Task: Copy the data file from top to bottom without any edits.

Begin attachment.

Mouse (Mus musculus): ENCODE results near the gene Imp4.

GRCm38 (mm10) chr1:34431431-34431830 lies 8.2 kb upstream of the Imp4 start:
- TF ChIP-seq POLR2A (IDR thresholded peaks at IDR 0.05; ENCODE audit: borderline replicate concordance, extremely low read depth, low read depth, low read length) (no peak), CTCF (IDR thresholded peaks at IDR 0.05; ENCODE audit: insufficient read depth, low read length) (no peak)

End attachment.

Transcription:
Mouse (Mus musculus): ENCODE results near the gene Imp4.

GRCm38 (mm10) chr1:34431431-34431830 lies 8.2 kb upstream of the Imp4 start:
- TF ChIP-seq POLR2A (IDR thresholded peaks at IDR 0.05; ENCODE audit: borderline replicate concordance, extremely low read depth, low read depth, low read length) (no peak), CTCF (IDR thresholded peaks at IDR 0.05; ENCODE audit: insufficient read depth, low read length) (no peak)